Personal injury protection, or PIP insurance, pays for medical expenses and covers lost wages for you and anyone in your car in the event of an accident. It’s mandatory in no-fault states and optional in others.
What is PIP insurance?
Your car insurance policy breaks down into various sections that cover damage and injury. Coverage that protects the other car and its occupants are usually mandatory; coverage that protects you, your passengers, and your car may or may not be required. Since PIP protects you and your passengers, it falls into the latter category.
PIP coverage kicks in regardless of who is at fault in an accident, which is why it is mandatory in no-fault states. If you cause an accident, your liability insurance will cover the injuries of people in the other car, but you’ll need PIP to pay for medical costs incurred by you or your passengers. If you frequently drive with others in your car, it’s a good idea to consider adding PIP coverage to your policy.
What does personal injury protection cover?
In general, PIP covers medical costs, including charges for ambulance care, x-rays, surgical costs, diagnostics, nursing care, rehabilitation and more. Unlike bodily injury liability coverage, PIP also covers lost wages while you are in the hospital, and it covers if you need someone to come into your home and do household tasks if you’re unable to after an accident.
PIP does not cover damage to your car or the other car. For example, if you slide on an icy road and damage a fence, PIP coverage would not pay to fix your vehicle. PIP also does not cover compensation for pain and suffering.
PIP coverage has a maximum cap that varies from state to state. For example, in New York, you can claim up to $50,000 of PIP coverage, and a $2,000 maximum for loss of earnings. States may also regulate who is eligible to make a PIP claim. Again, in NY, for example, motorcyclists, scooter riders or those intoxicated cannot file a claim under PIP.
How much does PIP cost?
Many factors go into determining the cost of your car insurance premiums. Your age, gender, marital status, the make and model of your car, your location, how much coverage you choose, accident history and more all play a role. Because of these factors, PIP costs can vary drastically.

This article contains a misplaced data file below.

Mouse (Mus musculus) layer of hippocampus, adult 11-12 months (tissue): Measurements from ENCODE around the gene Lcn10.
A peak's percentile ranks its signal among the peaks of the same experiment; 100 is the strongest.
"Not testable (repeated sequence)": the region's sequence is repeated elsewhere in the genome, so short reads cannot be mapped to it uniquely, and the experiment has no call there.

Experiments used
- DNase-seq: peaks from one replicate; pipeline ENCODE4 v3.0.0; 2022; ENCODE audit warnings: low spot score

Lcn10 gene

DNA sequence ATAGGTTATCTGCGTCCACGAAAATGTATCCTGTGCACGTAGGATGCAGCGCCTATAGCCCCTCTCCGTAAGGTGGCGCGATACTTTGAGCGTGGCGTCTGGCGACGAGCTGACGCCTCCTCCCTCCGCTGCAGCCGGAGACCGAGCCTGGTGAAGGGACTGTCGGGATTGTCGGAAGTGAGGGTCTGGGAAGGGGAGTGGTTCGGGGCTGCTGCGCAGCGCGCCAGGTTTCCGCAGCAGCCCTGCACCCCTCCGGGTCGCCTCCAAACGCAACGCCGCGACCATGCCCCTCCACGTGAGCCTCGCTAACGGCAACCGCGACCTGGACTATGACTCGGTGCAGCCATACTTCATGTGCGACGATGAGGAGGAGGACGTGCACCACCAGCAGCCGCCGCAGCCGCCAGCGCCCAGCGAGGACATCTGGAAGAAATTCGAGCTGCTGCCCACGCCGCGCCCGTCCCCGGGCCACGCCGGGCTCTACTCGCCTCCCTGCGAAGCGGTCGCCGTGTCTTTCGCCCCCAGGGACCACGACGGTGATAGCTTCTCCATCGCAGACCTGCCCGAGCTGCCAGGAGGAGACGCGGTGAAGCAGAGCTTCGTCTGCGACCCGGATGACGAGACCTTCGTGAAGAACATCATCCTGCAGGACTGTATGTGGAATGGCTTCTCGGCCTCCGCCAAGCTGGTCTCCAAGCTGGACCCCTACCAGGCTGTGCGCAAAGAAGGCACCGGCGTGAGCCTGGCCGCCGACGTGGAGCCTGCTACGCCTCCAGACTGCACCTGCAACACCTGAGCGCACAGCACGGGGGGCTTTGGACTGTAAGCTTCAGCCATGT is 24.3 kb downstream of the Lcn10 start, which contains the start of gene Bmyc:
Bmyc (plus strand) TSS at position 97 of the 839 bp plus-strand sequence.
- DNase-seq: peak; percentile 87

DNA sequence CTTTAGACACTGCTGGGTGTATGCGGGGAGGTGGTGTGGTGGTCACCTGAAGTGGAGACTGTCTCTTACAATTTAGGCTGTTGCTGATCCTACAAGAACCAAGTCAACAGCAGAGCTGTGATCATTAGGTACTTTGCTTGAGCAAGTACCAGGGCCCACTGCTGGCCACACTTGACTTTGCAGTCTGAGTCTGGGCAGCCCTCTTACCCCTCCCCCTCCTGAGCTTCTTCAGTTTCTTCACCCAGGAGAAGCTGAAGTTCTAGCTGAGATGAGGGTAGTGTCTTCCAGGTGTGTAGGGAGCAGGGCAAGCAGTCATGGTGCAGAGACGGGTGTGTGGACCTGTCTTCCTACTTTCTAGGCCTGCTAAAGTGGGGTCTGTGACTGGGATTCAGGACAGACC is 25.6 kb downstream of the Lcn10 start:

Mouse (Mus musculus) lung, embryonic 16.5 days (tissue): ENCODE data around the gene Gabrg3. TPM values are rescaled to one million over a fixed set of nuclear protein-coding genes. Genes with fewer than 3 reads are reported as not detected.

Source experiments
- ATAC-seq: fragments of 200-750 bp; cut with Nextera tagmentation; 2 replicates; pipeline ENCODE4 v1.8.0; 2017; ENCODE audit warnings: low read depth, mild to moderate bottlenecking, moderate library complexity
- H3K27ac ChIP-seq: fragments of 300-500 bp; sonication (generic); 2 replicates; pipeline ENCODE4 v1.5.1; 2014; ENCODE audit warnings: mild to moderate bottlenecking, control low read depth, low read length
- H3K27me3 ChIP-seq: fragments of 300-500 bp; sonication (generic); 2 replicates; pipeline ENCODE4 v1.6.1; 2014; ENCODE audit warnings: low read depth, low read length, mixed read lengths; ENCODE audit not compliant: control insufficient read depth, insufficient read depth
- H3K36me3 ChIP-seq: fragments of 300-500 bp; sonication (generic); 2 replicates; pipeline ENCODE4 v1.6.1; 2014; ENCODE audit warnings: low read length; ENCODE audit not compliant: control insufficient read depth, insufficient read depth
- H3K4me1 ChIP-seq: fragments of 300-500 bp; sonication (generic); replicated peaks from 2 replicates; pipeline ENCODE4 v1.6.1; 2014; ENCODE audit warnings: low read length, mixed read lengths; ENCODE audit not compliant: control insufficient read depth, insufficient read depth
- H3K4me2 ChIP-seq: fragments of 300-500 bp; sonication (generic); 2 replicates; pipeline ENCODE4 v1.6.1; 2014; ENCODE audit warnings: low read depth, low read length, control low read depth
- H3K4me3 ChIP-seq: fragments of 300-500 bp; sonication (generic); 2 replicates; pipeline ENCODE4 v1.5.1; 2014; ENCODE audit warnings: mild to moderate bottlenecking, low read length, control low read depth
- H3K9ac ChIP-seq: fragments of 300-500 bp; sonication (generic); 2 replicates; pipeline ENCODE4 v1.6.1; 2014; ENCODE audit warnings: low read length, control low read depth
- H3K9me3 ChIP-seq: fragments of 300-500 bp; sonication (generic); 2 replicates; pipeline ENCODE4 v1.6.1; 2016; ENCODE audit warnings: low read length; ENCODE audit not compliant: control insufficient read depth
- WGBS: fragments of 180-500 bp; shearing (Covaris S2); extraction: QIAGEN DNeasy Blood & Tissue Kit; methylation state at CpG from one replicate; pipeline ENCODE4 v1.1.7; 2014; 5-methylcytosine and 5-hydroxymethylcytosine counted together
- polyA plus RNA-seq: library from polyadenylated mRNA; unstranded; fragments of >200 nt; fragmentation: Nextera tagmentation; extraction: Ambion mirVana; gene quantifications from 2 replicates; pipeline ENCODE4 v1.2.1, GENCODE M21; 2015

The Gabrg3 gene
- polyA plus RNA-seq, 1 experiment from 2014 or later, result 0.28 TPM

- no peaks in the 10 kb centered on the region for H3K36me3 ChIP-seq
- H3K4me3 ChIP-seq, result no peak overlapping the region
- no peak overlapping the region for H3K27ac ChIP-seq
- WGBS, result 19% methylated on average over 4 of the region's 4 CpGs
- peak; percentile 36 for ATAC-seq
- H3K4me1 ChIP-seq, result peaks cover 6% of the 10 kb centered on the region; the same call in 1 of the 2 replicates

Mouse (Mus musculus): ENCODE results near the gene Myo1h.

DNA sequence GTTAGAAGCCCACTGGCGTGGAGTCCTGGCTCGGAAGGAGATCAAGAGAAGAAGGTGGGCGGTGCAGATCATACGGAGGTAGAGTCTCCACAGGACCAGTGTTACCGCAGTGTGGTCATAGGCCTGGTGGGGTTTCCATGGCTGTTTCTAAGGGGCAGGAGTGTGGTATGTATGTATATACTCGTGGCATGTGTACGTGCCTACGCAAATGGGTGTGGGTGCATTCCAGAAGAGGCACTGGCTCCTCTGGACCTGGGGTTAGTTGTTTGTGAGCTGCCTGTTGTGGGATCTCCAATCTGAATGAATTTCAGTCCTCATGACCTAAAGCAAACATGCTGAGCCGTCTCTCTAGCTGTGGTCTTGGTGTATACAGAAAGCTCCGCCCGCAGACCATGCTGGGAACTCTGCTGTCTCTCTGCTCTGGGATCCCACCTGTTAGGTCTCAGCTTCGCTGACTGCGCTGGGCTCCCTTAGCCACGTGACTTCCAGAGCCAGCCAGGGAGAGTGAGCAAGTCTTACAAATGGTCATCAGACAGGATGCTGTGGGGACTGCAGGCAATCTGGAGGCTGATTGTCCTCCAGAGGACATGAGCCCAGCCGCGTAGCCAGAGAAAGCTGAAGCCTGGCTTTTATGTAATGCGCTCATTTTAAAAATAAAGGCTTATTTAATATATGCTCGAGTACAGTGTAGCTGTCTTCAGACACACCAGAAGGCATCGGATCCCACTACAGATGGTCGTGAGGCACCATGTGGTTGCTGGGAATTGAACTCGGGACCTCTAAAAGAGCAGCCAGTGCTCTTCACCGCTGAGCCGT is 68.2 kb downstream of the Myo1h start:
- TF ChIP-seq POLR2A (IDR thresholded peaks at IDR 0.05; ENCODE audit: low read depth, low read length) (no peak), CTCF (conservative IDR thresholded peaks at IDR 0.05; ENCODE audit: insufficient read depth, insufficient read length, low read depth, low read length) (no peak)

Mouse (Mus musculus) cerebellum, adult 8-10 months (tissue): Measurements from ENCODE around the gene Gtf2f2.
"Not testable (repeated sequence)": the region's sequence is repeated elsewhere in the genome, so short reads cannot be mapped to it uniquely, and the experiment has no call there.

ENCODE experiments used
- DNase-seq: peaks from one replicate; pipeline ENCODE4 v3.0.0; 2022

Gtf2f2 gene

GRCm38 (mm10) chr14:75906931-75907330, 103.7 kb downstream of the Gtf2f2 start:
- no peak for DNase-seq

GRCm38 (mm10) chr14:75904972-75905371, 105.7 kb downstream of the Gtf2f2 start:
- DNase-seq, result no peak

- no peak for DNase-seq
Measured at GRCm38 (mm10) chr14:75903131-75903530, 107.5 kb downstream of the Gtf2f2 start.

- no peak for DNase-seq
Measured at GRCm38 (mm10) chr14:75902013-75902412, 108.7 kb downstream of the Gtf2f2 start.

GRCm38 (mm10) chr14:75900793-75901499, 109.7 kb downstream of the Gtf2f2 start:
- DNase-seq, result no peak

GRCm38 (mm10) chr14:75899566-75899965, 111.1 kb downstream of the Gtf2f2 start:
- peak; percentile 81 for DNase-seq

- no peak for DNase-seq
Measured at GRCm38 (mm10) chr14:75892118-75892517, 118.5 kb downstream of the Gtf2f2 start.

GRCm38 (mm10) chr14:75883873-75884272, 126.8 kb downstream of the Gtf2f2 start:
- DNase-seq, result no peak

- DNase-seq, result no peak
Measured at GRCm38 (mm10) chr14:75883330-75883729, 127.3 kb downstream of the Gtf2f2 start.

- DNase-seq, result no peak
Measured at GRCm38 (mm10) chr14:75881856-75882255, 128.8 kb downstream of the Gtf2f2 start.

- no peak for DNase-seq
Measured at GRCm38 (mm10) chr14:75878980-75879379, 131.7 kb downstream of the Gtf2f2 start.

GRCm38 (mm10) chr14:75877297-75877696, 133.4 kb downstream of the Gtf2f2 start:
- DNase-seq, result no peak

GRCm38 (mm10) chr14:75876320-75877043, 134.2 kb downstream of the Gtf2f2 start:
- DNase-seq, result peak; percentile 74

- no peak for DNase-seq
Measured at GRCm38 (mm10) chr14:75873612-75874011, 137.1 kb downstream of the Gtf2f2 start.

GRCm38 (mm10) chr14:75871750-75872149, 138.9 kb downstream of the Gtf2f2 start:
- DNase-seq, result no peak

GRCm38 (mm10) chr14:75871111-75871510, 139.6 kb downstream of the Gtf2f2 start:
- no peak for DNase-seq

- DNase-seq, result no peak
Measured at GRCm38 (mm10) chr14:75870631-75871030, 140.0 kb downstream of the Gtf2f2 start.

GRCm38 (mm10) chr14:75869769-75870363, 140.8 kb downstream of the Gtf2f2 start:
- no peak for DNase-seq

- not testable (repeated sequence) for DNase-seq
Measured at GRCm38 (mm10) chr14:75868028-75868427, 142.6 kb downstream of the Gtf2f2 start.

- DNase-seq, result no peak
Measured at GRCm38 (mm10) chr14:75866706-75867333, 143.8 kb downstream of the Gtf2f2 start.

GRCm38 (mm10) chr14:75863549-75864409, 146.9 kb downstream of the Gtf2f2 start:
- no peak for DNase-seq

Which states require PIP?
The following states require drivers to have PIP coverage as part of their auto insurance:
- New Jersey
- New York
- North Dakota
PIP is also offered in New Hampshire, South Dakota, Texas, Virginia, Washington, Wisconsin, and Washington, D.C. as a coverage option.
Do I need personal injury protection?
If your state is a no-fault state and requires PIP coverage, you’ll have to include it on your car insurance policy. But even if it’s optional, it may be a good idea to consider it.
For example, if you do not have a very robust or comprehensive health insurance policy, personal injury protection coverage can work with your health insurance to provide more comprehensive coverage that will likely cover your injuries from an accident.
PIP is also a good idea if you often drive with passengers in your car, since it covers anyone riding with you. Since you can’t be sure what kind of health insurance your passengers have, PIP provides a layer of assurance their medical bills will be covered in an accident.
Frequently asked questions
Is PIP mandatory in my state?
To find out if you are required to have PIP, check our list above or go to the comprehensive listing offered by the Insurance Information Institute, which lists all the coverages required for each state.
Will PIP pay for my lost wages if I’m in the hospital?
Yes, up to the maximum allowed by the policy. It may fully cover all your lost wages, but may be helpful if you’re unable to work.
What about rehabilitation services? Does PIP pay for that?
It may. You’ll want to talk to your insurance agent and read your policy carefully to find out exactly what coverage you have from your PIP insurance.
Is PIP different from bodily injury liability?
Yes. Your medical injury liability coverage is for the driver and passengers in the other car, in the case of an accident. PIP, meanwhile, pays for medical costs incurred by you and your passengers.
Is PIP the same as MedPay?
Not exactly. MedPay coverage pays solely for medical costs after an accident. PIP will pay for those costs, but also for rehabilitation, psychiatric costs, lost wages and other accident-related losses. It also pays a death benefit, which pays towards funeral expenses.